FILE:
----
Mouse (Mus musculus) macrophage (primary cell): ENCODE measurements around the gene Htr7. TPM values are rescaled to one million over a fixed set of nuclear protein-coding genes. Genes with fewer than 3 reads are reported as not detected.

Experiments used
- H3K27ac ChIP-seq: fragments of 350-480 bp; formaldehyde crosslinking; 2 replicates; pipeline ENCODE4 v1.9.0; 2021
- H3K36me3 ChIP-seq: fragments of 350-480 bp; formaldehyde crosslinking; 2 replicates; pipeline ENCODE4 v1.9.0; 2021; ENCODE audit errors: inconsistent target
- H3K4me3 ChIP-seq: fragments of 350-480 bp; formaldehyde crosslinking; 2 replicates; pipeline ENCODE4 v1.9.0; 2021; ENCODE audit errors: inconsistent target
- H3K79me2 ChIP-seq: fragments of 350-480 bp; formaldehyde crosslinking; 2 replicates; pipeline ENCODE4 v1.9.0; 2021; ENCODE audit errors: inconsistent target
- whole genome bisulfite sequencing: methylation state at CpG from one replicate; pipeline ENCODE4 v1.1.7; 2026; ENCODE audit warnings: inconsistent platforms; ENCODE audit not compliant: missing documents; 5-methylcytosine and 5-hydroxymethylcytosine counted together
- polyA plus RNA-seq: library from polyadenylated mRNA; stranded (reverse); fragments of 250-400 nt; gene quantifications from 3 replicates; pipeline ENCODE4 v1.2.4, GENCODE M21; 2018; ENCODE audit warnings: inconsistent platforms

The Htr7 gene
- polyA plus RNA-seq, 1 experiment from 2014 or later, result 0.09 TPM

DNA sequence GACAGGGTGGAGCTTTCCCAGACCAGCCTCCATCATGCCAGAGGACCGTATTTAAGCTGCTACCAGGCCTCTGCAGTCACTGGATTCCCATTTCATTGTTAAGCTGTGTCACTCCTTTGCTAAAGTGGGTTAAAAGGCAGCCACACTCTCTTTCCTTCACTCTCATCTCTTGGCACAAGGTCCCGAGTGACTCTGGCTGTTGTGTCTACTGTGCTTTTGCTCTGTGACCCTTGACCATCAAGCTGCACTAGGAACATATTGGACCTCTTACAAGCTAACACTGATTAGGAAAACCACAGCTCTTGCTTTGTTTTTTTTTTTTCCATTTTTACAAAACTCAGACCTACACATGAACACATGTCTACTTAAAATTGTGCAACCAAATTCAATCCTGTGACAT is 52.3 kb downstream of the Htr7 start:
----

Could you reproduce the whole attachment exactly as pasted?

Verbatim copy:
Mouse (Mus musculus) macrophage (primary cell): ENCODE measurements around the gene Htr7. TPM values are rescaled to one million over a fixed set of nuclear protein-coding genes. Genes with fewer than 3 reads are reported as not detected.

Experiments used
- H3K27ac ChIP-seq: fragments of 350-480 bp; formaldehyde crosslinking; 2 replicates; pipeline ENCODE4 v1.9.0; 2021
- H3K36me3 ChIP-seq: fragments of 350-480 bp; formaldehyde crosslinking; 2 replicates; pipeline ENCODE4 v1.9.0; 2021; ENCODE audit errors: inconsistent target
- H3K4me3 ChIP-seq: fragments of 350-480 bp; formaldehyde crosslinking; 2 replicates; pipeline ENCODE4 v1.9.0; 2021; ENCODE audit errors: inconsistent target
- H3K79me2 ChIP-seq: fragments of 350-480 bp; formaldehyde crosslinking; 2 replicates; pipeline ENCODE4 v1.9.0; 2021; ENCODE audit errors: inconsistent target
- whole genome bisulfite sequencing: methylation state at CpG from one replicate; pipeline ENCODE4 v1.1.7; 2026; ENCODE audit warnings: inconsistent platforms; ENCODE audit not compliant: missing documents; 5-methylcytosine and 5-hydroxymethylcytosine counted together
- polyA plus RNA-seq: library from polyadenylated mRNA; stranded (reverse); fragments of 250-400 nt; gene quantifications from 3 replicates; pipeline ENCODE4 v1.2.4, GENCODE M21; 2018; ENCODE audit warnings: inconsistent platforms

The Htr7 gene
- polyA plus RNA-seq, 1 experiment from 2014 or later, result 0.09 TPM

DNA sequence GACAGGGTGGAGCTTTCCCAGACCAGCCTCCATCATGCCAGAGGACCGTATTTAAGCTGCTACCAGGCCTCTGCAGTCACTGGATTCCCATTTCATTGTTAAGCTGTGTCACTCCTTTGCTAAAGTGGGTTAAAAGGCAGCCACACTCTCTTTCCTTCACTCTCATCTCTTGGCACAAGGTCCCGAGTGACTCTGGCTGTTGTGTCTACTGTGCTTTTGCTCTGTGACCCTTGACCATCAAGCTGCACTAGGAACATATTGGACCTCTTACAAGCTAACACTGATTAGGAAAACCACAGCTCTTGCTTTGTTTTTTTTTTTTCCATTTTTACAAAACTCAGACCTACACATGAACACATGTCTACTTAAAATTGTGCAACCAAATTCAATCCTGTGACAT is 52.3 kb downstream of the Htr7 start: